Category Archives: Uptalk

Uptalk . . . Ugh

The Disease of Uptalk
Uptalk Destroys Your Credibility Question by Question

The verbal up-tic is a ubiquitous speech pathology afflicting folks under thirty.  Its most common manifestation is Uptalk.

Once it grips you, Uptalk won’t let go . . .

It’s maddening.

Everyone who is exposed to this voice experiences doubt, unease, and irritation, many of those persons not cognizant of where this unease originates.

It screams amateur when used in formal business presentations.

It cries out:  “I don’t know what I’m talking about here.  I just memorized a series of sentences and I’m spitting them out now in this stupid presentation.”

Uptalk Destroys Your Credibility

If you have this affectation – if you’re reading this, you probably do – promise yourself solemnly to rid yourself of this debilitating habit.  But recognize that it’s not that easy.

Students confide in me that they can hear themselves uptalking during presentations, sentence after questioning sentence.

But for some reason, they simply cannot stop.

So exactly what is this crippling uptalk?

Uptalk is also called the “rising line” or the “high rising terminal.”

Uptalk is the rhetorical scourge of the 21st century.

Uptalk is the unfortunate habit of inflecting the voice upward at the end of every sentence, as if a question is being asked.  Uptalk radiates weakness and uncertainty and doubt . . . and it conveys the mood of unfinished business, as if something more is yet to come.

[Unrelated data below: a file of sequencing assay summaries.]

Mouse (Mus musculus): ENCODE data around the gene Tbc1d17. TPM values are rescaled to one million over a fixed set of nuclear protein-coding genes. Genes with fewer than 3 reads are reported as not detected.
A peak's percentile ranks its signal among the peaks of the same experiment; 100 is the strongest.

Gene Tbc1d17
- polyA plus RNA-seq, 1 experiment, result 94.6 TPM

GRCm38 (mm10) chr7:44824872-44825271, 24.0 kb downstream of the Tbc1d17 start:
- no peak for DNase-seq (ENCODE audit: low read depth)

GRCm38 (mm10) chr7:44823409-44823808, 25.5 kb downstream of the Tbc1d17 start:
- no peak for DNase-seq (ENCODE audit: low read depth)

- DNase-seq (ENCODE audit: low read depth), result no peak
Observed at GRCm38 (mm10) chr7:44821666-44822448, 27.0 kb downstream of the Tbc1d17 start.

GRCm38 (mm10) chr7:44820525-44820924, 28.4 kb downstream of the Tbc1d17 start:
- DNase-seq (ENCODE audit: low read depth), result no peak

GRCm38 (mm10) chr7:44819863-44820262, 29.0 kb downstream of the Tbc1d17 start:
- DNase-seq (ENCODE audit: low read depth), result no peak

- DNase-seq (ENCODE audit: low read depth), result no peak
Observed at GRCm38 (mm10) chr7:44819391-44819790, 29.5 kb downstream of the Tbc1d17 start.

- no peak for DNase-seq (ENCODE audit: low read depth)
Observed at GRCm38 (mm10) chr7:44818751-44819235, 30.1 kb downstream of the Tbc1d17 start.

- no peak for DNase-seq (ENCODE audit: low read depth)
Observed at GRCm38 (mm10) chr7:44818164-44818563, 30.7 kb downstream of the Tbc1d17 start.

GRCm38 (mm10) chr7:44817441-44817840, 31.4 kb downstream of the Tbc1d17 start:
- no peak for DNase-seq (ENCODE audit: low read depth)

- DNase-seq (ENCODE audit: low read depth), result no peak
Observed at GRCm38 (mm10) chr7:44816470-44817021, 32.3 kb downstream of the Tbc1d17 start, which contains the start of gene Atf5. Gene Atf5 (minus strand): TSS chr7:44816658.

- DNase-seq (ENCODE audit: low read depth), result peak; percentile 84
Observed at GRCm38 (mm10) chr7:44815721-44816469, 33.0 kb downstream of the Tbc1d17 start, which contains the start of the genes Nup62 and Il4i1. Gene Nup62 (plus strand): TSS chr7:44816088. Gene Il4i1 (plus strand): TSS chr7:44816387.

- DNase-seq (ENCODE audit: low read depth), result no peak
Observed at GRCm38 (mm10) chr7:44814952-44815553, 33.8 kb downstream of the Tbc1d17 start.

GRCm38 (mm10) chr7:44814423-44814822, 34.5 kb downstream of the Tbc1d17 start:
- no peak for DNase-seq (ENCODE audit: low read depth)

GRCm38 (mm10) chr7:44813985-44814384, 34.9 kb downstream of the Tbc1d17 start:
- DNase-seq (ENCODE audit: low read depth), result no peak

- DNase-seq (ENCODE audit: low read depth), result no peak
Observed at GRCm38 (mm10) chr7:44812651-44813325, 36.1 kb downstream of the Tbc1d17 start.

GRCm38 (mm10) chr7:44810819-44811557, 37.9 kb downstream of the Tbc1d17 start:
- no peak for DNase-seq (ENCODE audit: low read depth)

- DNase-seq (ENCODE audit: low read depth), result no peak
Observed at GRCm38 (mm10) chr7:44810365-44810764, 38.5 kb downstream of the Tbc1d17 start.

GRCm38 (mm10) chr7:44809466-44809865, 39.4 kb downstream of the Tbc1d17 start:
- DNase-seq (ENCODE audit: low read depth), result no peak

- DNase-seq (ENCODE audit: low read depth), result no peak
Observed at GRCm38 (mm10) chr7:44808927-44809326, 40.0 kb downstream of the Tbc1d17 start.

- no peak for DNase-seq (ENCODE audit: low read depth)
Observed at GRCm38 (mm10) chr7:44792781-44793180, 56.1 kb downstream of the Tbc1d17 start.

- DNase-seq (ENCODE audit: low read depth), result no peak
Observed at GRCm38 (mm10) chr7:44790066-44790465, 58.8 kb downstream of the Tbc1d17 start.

On and on.

Sentence after sentence in succession is spoken as if a series of questions.

Uptalk  =  “I have no idea what I’m talking about”

You create a tense atmosphere with Uptalking that is almost demonic in its effect.

This tic infests your audience with an unidentifiable uneasiness.  At its worst, your audience wants to cover ears and cry “make it stop!”   . . . but they aren’t quite sure at what they should vent their fury.

In certain places abroad, this tic is known as the Australian Questioning Intonation, popular among young Australians.

The Brits are less generous in their assessment of this barbarism, calling it the “moronic interrogative,” a term coined by comedian Rory McGrath.

In United States popular culture, someone calling herself Kim Kardashian is the main carrier of this virus.  Listen for it in any interview you stumble upon in popular youth-oriented television.

Disney Channel is a training camp for uptalking.  Reality television females, as a breed, express themselves no other way.  Their lives appear as one big query.

But you can fix it.

And recognizing that you have this awful habit is halfway to correcting it.

For many young speakers, uptalk is the only roadblock standing between them and a major step up in presentation power and personal competitive advantage.  Evaluate your own speech to identify uptalk.